An Editor’s Overview
"If I am an influence, I hope I’m a good one,” said this month’s cover artist, Steve Gadd, in his very first Modern Drummer cover story, in 1978. “I don’t play to be an influence. I feel a responsibility to the music I play. Let’s say being responsible to the music is the first step in accepting responsibility for people coming up."
In a career defined by technical innovation, multi-genre groove mastery, and studio perfection, he's never forgotten that, no matter the setting, it always boils down to basic human connectivity.
The Free and Bad Company cofounder releases a solo album that reaffirms his place in the top tier of rock drumming, as well as his stature as a solo artist to be reckoned with.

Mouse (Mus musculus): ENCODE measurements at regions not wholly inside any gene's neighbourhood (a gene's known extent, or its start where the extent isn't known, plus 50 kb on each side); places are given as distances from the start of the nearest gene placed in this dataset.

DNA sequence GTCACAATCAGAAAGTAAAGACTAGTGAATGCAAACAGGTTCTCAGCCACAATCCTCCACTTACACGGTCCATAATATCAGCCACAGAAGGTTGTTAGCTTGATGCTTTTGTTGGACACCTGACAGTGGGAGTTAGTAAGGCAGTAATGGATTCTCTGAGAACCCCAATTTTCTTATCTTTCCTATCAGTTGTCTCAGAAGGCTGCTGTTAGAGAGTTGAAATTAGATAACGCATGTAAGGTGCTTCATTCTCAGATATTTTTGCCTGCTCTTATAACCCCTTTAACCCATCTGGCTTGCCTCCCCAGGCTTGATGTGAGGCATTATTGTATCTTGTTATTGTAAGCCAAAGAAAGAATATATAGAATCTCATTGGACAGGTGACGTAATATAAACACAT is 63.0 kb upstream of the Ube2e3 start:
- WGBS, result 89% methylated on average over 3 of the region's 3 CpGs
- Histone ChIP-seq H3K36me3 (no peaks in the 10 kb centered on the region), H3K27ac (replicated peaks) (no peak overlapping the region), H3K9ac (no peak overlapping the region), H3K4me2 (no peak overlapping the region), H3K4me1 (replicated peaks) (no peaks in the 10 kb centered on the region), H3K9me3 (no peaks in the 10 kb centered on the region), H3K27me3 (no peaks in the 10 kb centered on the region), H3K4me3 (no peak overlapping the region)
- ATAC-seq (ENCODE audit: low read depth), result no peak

Mastodon's discography follows a linear pattern, where each release moves into new sonic territory, making it a time capsule of sorts. Although this approach has earned the group a loyal and diverse following, it's a challenge to accurately explain a record before fans get a dose of it, even for drummer Brann Dailor.
The universally lauded multi-genre legend joins Hall of Fame, another contemporary giant sweeps three categories, and Neil Peart returns.
The leader and accomplice to jazz heavies Shai Maestro, Omer Avital, Joe Lovano, Esperanza Spalding, Ben Monder, Avishai Cohen, and many others obeys one master: the urgency of now.
With his rudimental training, skillful electronic programming, and vast international influences, this New York City–based multi-instrumentalist and producer represents the future of drumming as well as anyone who comes to mind.
A twelve-year-old reaches into the “El Negro” clave bag, and more than holds his own on a disc featuring Eddie Gomez.